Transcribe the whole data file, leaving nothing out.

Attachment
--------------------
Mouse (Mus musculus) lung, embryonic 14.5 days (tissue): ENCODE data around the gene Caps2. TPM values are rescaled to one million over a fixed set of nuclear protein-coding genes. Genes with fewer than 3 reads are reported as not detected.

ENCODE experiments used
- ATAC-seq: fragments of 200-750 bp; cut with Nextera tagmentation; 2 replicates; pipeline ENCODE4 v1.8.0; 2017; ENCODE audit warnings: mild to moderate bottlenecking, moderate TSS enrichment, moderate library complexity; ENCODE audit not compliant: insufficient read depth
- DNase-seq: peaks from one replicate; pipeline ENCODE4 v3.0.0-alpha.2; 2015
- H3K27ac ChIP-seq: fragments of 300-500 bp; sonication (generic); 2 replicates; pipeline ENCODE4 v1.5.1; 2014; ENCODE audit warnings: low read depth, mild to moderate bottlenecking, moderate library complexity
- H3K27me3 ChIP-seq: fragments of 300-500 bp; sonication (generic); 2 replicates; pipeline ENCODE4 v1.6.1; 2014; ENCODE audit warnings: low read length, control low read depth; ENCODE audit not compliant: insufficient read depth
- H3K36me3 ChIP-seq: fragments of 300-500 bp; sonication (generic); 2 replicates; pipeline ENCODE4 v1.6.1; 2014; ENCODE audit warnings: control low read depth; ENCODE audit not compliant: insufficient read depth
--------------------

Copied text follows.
Mouse (Mus musculus) lung, embryonic 14.5 days (tissue): ENCODE data around the gene Caps2. TPM values are rescaled to one million over a fixed set of nuclear protein-coding genes. Genes with fewer than 3 reads are reported as not detected.

ENCODE experiments used
- ATAC-seq: fragments of 200-750 bp; cut with Nextera tagmentation; 2 replicates; pipeline ENCODE4 v1.8.0; 2017; ENCODE audit warnings: mild to moderate bottlenecking, moderate TSS enrichment, moderate library complexity; ENCODE audit not compliant: insufficient read depth
- DNase-seq: peaks from one replicate; pipeline ENCODE4 v3.0.0-alpha.2; 2015
- H3K27ac ChIP-seq: fragments of 300-500 bp; sonication (generic); 2 replicates; pipeline ENCODE4 v1.5.1; 2014; ENCODE audit warnings: low read depth, mild to moderate bottlenecking, moderate library complexity
- H3K27me3 ChIP-seq: fragments of 300-500 bp; sonication (generic); 2 replicates; pipeline ENCODE4 v1.6.1; 2014; ENCODE audit warnings: low read length, control low read depth; ENCODE audit not compliant: insufficient read depth
- H3K36me3 ChIP-seq: fragments of 300-500 bp; sonication (generic); 2 replicates; pipeline ENCODE4 v1.6.1; 2014; ENCODE audit warnings: control low read depth; ENCODE audit not compliant: insufficient read depth